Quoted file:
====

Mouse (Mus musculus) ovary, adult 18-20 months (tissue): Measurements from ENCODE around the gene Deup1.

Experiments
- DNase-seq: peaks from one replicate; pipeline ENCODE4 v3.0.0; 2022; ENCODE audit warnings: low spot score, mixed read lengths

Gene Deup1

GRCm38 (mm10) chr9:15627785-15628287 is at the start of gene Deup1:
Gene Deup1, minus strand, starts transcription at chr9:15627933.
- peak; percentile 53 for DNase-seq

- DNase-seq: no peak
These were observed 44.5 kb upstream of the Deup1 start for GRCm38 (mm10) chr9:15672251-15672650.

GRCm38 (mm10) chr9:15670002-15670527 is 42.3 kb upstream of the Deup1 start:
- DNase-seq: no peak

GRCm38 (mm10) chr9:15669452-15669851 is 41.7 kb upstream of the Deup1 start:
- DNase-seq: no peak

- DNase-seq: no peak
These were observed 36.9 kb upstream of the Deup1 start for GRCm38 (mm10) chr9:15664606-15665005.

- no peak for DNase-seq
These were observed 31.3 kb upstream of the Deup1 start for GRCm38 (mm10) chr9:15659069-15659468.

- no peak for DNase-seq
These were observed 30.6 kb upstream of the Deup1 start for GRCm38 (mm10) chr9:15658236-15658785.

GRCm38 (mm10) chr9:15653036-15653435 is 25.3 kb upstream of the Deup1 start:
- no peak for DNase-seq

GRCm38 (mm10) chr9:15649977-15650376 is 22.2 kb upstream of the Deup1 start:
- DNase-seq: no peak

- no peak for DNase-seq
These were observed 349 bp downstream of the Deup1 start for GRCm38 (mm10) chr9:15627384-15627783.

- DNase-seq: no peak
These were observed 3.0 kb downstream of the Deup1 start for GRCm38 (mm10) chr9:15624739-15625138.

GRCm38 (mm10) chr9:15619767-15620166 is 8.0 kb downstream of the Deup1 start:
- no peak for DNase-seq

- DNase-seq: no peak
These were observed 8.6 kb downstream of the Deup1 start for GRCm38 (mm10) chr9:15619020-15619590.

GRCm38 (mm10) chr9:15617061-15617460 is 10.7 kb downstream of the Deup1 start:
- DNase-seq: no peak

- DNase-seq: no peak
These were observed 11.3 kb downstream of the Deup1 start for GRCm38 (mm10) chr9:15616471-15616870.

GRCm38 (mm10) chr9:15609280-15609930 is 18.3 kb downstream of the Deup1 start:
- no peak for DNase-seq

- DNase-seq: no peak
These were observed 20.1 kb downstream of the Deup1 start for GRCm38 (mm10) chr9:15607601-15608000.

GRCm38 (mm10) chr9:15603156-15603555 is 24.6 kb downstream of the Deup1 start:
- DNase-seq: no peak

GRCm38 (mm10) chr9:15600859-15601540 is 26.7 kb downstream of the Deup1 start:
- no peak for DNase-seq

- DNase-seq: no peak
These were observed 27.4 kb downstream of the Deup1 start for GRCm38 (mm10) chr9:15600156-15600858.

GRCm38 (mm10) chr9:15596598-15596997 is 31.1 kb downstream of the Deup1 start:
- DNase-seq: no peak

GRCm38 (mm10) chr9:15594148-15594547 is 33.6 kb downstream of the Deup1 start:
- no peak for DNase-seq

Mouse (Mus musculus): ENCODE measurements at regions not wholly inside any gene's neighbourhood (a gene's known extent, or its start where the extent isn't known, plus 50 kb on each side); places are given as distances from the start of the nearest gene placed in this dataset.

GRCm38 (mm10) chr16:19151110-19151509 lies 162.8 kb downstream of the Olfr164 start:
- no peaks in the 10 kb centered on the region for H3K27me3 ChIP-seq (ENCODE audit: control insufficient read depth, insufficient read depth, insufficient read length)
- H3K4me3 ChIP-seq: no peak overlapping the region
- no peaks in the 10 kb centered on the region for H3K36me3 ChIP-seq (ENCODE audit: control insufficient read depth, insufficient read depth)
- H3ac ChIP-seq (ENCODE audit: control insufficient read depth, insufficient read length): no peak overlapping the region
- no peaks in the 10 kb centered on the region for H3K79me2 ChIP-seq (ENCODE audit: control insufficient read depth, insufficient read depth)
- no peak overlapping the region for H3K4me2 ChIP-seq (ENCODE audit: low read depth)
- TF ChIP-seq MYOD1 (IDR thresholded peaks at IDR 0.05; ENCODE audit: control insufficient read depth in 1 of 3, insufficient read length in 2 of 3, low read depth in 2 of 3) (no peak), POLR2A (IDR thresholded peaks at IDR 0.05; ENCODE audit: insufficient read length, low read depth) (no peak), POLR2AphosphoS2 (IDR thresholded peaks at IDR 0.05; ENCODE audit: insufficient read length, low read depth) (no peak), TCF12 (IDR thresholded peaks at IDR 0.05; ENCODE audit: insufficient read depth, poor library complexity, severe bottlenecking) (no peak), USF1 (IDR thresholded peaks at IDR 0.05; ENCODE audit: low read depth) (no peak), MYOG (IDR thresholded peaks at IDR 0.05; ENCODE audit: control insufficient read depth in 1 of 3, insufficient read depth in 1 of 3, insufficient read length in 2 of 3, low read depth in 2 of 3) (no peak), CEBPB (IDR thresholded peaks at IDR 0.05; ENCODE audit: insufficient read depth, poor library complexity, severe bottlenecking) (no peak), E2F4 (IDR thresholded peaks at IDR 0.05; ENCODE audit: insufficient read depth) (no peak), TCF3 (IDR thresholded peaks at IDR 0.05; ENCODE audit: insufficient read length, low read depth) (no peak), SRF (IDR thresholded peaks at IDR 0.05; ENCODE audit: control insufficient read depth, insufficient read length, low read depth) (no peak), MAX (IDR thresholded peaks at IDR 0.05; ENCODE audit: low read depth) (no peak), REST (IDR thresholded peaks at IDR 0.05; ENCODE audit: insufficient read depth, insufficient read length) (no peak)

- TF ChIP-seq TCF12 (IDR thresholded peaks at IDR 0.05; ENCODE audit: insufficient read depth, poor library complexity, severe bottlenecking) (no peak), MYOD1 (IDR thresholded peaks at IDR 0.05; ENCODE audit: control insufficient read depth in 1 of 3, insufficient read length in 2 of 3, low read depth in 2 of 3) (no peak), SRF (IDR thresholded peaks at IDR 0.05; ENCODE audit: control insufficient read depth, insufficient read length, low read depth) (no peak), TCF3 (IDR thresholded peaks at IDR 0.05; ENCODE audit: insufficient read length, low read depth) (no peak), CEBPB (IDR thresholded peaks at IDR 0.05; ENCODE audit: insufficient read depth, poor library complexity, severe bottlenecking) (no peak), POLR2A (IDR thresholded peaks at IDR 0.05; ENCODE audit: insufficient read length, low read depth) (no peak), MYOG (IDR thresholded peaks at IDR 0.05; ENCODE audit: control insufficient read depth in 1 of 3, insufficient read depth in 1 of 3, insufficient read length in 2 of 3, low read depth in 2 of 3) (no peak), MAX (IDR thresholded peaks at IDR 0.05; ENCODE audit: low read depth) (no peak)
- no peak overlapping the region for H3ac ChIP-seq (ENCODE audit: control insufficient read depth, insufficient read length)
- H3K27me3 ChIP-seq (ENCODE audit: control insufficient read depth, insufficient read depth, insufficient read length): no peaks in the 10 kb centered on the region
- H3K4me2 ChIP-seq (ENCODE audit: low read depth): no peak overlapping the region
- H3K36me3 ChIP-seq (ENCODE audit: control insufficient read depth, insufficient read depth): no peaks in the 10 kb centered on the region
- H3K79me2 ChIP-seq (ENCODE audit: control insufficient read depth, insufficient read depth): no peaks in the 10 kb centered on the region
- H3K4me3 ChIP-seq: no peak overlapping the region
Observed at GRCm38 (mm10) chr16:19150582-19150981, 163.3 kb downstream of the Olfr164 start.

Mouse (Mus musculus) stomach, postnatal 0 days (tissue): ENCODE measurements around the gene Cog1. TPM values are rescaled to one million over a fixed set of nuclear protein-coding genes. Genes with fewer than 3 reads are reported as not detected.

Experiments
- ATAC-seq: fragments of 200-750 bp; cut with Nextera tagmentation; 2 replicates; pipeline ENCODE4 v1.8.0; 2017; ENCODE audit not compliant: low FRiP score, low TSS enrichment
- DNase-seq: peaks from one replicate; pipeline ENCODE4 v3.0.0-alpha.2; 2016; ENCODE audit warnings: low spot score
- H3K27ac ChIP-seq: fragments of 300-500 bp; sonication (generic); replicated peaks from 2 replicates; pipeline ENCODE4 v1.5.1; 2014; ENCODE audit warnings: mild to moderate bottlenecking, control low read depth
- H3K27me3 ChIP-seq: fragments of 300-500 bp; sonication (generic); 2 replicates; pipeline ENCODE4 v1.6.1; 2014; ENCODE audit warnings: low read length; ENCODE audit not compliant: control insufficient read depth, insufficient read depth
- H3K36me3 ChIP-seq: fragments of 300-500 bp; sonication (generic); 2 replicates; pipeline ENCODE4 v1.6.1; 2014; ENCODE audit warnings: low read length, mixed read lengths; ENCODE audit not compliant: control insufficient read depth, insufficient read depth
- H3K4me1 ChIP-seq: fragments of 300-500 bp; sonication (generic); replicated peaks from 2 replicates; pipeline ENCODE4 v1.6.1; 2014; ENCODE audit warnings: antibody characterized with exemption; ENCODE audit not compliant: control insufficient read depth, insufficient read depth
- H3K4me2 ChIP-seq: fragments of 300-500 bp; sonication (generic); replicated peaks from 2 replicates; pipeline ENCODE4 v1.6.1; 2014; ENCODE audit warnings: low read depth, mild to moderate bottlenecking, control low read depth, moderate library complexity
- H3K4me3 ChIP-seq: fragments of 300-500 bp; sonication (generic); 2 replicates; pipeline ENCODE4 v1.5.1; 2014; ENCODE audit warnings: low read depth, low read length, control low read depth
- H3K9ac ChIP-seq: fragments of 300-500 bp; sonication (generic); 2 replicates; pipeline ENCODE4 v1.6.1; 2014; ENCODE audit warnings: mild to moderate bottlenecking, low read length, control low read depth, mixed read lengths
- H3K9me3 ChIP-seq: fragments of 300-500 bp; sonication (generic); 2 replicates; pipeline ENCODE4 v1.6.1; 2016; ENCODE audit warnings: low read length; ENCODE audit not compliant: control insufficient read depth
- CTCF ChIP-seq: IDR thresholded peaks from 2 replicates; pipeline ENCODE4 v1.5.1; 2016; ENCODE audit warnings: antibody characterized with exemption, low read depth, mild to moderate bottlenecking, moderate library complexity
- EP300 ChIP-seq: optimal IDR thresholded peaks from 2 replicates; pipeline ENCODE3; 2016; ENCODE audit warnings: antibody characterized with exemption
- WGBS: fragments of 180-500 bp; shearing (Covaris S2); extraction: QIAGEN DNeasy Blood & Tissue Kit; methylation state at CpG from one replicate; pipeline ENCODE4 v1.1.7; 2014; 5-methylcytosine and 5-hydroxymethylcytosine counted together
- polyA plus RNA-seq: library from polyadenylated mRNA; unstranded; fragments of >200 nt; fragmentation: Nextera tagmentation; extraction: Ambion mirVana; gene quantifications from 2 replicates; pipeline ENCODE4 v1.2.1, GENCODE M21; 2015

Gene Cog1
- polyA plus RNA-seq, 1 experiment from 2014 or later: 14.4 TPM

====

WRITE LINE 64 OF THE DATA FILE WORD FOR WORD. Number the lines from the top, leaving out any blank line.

- H3K79me2 ChIP-seq (ENCODE audit: control insufficient read depth, insufficient read depth): no peaks in the 10 kb centered on the region